US & Canada

US debt: Boehner tells Republicans to 'fall in line'

A man dressed as a Captain America protested against an increase in the debt limit
Image caption In Washington, conservative Tea Party protesters rallied against any raising of the debt limit at all

Speaker John Boehner is urging Republicans in the House of Representatives to back his plan to cut the US budget and raise the debt limit.

Mr Boehner's appeal to conservative House Republicans came despite a White House veto threat and rejection from Democratic leaders in the Senate.

Wall Street suffered its worst day in two months, as fears mounted the US would fail to authorise more borrowing.

The US risks default if the debt limit is not raised by 2 August.

The federal government runs a budget deficit that topped $1.5tn (£920bn) earlier this year, and has amassed a national debt of $14.3tn.

Mr Boehner's plan would trim $917bn from the US budget deficit over 10 years and would raise the debt limit by up to $900bn.

'Get in line'

Lawmakers have been locked in weeks of bitter negotiations over raising the US borrowing limit by the deadline of 2 August.

The US treasury department has said it will no longer be able to borrow money on that date, and analysts say soon after that it will be unable to pay all of its bills.

The Dow Jones Industrial Average ended the day down 1.59%. The broader S&P 500 index lost 2.03%, while the tech-heavy Nasdaq closed down 2.65%.

In recent decades, the US Congress has increased the government's borrowing authority dozens of times as a matter of routine, but this year conservative Republicans have demanded steep cuts to the budget deficit as the price of an increase.

Meanwhile, Senate Democrats are holding back on a vote to pass their own plan - more than twice the size of Mr Boehner's.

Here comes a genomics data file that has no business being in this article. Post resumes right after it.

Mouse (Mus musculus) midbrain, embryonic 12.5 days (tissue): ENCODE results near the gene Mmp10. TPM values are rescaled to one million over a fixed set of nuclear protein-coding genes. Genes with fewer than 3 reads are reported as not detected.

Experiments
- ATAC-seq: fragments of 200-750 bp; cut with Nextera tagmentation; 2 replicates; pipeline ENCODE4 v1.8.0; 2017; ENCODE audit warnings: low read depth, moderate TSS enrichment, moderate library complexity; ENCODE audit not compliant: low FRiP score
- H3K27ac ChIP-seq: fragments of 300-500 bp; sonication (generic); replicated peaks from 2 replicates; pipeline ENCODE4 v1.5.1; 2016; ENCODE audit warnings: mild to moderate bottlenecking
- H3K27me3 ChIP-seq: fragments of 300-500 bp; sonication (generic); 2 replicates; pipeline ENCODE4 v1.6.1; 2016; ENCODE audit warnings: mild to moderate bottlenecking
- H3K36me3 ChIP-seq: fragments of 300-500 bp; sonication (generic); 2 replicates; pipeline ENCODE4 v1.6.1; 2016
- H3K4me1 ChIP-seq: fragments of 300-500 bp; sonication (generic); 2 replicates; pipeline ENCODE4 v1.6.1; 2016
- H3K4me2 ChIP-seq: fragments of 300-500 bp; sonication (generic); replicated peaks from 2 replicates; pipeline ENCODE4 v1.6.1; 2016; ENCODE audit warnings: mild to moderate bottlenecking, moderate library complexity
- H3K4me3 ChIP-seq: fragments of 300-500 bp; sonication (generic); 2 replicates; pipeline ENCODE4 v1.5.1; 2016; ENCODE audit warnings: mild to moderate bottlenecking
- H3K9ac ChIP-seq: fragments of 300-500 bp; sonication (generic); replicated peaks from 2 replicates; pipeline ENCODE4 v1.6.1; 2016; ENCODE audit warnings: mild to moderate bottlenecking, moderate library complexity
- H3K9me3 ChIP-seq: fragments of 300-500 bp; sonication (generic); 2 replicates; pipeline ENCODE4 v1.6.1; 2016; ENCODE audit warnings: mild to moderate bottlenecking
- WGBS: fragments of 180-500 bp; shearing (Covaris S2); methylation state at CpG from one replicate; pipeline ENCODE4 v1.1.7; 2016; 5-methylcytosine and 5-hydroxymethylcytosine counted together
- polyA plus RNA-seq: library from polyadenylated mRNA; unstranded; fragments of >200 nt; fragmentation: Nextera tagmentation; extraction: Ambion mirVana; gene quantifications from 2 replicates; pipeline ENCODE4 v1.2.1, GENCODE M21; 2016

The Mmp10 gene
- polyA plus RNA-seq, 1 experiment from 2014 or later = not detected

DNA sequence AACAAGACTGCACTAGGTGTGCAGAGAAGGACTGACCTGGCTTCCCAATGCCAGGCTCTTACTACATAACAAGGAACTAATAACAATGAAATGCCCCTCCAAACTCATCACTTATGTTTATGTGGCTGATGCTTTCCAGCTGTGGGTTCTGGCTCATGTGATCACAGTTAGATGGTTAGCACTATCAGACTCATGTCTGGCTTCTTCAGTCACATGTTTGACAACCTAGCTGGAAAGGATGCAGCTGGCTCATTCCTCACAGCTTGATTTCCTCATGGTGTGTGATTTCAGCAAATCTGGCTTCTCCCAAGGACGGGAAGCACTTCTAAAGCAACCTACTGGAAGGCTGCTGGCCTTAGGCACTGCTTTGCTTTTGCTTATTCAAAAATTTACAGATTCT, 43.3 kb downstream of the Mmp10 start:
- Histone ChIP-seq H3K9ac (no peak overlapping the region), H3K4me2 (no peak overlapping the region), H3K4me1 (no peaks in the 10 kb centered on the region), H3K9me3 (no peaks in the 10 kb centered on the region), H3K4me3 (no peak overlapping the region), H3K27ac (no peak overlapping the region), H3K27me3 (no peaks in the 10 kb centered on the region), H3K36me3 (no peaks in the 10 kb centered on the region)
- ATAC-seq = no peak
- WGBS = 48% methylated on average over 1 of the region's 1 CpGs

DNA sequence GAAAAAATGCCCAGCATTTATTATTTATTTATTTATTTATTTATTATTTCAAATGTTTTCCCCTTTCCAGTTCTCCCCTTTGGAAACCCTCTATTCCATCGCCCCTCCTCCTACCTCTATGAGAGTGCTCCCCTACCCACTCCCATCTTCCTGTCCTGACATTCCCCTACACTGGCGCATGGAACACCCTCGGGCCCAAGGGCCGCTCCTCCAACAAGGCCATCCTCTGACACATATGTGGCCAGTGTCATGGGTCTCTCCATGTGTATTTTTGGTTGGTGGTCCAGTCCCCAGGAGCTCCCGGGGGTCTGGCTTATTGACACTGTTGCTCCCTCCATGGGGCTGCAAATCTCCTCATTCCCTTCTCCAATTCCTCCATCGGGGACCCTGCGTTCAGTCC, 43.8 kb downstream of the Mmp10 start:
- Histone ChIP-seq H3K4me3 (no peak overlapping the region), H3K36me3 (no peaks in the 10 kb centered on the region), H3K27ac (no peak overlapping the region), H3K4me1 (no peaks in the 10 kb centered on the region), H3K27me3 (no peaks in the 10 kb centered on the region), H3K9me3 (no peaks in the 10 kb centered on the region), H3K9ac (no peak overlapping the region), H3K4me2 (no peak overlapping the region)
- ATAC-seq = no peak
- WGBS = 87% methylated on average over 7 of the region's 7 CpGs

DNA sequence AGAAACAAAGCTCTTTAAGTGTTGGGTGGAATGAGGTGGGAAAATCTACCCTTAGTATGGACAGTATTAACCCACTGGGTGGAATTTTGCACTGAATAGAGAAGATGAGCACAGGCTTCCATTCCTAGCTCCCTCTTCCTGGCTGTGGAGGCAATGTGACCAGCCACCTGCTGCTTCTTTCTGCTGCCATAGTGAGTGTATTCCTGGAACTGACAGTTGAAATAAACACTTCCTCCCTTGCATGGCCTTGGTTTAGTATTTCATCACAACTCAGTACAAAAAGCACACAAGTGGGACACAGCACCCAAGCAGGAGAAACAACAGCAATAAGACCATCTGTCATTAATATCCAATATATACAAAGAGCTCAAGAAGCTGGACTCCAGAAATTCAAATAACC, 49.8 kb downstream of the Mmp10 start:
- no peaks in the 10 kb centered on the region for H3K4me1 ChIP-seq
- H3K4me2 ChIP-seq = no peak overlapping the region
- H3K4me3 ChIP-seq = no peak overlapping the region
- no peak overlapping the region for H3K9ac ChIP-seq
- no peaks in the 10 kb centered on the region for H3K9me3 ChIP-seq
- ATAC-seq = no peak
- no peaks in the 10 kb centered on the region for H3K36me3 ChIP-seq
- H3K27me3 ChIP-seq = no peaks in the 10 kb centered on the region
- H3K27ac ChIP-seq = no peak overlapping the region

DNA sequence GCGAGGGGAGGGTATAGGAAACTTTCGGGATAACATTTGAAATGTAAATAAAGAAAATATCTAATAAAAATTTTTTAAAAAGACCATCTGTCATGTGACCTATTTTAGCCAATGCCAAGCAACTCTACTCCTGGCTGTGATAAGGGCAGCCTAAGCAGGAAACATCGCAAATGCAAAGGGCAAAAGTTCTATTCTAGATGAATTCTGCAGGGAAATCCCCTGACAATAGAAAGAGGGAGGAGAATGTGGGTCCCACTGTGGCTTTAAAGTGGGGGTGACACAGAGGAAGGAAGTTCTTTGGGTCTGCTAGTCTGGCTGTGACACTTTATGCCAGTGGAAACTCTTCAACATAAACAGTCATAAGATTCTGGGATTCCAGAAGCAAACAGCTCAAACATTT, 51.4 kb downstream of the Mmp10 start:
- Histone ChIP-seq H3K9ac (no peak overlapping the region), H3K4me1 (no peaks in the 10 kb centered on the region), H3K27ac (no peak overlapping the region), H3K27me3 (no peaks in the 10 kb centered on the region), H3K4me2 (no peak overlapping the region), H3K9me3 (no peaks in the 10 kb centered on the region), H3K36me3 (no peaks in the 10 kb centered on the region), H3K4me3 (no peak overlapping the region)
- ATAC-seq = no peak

But the 51 Senate Democrats and two independents who vote alongside them released a letter on Wednesday promising to vote against the Boehner plan. The White House has also said President Barack Obama's senior advisers would recommend he veto it.

Top among Democrats' objections is the fact the Boehner plan would only increase the debt limit for about six months, leaving the prospect of another all-consuming debt fight in the 2012 election year.

On Wednesday, Mr Boehner and his lieutenants met restive members of the House rank and file - including some who oppose lifting the debt limit under any circumstances - to persuade them to back his plan.

"Get your ass in line," Mr Boehner was quoted as saying.

He has promised to hold a vote on his plan on Thursday.

The Democrats' plan would cut $2.2tn from deficits over the next decade, about $500bn less than had been claimed. It would raise the debt ceiling by $2.7tn.

No 'off-ramps'

Democratic Senate Leader Harry Reid of Nevada has not said when his bill may reach the Senate for a vote.

At the White House on Wednesday, spokesman Jay Carney warned time was quickly running out to reach a compromise on the US debt limit.

"That deadline is hard and fast," Mr Carney said of next Tuesday's expiry date on the debt ceiling.

"People keep looking for off-ramps. They don't exist," he added.

Mr Carney criticised Mr Boehner for scheduling a vote on his plan despite the White House's express rejection.

"Why are we voting on measures that have no chance of becoming law?" he asked during a news conference.

Budget demand 'bizarro'

Mr Reid said the Boehner plan was "a big wet kiss for the right wing", and Mr Obama has said he will not sign a short-term deal.

Also, in a new twist that analysts say illustrates the discord among the Republican party, Republican Senator John McCain, the party's 2008 presidential nominee, took to the Senate floor to criticise House Republicans who continue to push for a balanced budget amendment to the US constitution as the price of raising the debt ceiling.

A balanced budget amendment - which would require the US government to hold down spending to a certain percentage of gross domestic product and run in the black - was already rejected by the Senate and by Mr Obama.

Mr McCain called the demands "foolish" and "bizarro" and said they were "deceiving many of our constituents" and blamed them on newly elected House members' inexperience.

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